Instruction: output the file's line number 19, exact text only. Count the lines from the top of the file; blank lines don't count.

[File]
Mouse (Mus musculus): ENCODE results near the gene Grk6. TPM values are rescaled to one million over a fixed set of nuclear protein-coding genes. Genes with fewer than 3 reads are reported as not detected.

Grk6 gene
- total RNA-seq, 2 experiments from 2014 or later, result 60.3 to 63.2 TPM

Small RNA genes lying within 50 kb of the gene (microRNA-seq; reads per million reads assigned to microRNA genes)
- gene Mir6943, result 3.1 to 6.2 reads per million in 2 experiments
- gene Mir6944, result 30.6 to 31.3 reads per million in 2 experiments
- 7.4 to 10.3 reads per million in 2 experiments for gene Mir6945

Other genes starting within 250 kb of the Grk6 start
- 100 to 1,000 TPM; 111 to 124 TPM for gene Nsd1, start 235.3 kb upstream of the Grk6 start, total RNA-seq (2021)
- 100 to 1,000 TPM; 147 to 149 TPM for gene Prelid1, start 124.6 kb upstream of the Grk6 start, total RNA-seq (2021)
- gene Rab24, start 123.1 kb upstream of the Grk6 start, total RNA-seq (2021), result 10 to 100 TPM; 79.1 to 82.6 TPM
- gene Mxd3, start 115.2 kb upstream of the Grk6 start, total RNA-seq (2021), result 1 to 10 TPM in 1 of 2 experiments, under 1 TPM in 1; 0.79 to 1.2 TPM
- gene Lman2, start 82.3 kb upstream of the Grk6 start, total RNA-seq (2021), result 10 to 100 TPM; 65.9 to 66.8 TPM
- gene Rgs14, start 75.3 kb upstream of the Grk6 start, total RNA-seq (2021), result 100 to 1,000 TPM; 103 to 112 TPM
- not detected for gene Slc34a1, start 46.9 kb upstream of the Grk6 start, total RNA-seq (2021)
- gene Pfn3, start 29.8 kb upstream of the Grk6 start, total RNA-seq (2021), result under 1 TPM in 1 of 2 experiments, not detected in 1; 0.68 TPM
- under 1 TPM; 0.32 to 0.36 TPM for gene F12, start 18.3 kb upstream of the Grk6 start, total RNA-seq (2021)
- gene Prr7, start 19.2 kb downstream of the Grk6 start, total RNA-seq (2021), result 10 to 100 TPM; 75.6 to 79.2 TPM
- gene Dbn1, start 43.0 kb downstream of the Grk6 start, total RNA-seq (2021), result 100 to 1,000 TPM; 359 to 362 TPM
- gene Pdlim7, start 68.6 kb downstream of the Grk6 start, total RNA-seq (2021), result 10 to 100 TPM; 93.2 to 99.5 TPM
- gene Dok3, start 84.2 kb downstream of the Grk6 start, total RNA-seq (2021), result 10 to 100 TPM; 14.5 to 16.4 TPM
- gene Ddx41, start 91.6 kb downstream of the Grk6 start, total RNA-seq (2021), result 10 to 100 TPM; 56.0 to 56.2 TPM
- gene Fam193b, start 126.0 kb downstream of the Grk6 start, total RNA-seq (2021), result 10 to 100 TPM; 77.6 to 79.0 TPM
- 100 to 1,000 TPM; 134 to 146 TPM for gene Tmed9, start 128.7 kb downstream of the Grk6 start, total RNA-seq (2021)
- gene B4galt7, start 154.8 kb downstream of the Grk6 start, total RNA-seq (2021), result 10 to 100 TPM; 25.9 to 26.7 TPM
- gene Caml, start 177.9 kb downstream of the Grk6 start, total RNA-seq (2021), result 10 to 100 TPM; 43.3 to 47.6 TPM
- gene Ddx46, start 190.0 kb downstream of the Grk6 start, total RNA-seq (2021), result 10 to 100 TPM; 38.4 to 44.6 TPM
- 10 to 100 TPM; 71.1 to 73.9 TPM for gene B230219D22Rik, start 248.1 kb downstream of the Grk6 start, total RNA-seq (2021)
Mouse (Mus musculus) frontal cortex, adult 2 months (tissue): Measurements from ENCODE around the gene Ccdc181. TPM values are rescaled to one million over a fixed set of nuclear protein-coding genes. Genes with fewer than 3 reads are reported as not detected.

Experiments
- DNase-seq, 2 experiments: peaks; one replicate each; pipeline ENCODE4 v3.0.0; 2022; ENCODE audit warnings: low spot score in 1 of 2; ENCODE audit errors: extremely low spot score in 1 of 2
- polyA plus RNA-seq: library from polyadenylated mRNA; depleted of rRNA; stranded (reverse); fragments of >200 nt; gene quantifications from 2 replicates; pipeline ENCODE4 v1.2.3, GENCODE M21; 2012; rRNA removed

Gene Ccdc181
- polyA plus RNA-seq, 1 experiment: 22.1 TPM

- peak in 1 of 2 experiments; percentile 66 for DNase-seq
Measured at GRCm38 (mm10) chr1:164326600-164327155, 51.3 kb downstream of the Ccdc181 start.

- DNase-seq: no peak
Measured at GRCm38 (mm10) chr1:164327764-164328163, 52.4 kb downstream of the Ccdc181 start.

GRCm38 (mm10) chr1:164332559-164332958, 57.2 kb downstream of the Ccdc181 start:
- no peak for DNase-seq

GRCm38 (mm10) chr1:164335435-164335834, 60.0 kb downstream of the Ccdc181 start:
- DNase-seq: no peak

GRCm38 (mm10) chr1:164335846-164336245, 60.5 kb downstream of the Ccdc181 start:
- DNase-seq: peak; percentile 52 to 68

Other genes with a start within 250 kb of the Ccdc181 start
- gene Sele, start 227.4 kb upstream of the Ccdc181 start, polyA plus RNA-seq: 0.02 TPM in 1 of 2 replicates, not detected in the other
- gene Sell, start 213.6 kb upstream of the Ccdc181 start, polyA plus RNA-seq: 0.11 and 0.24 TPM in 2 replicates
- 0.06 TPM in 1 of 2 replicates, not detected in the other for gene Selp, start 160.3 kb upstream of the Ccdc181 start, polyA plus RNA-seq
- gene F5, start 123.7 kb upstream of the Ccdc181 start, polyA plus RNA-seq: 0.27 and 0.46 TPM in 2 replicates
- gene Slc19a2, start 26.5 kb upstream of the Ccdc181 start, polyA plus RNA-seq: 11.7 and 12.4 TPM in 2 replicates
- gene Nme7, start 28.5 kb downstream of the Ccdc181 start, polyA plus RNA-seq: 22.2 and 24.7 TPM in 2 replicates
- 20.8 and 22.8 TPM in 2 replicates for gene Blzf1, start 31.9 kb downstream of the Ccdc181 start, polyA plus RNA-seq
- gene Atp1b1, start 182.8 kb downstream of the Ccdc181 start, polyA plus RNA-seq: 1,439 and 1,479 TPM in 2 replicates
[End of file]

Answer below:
- gene Dbn1, start 43.0 kb downstream of the Grk6 start, total RNA-seq (2021), result 100 to 1,000 TPM; 359 to 362 TPM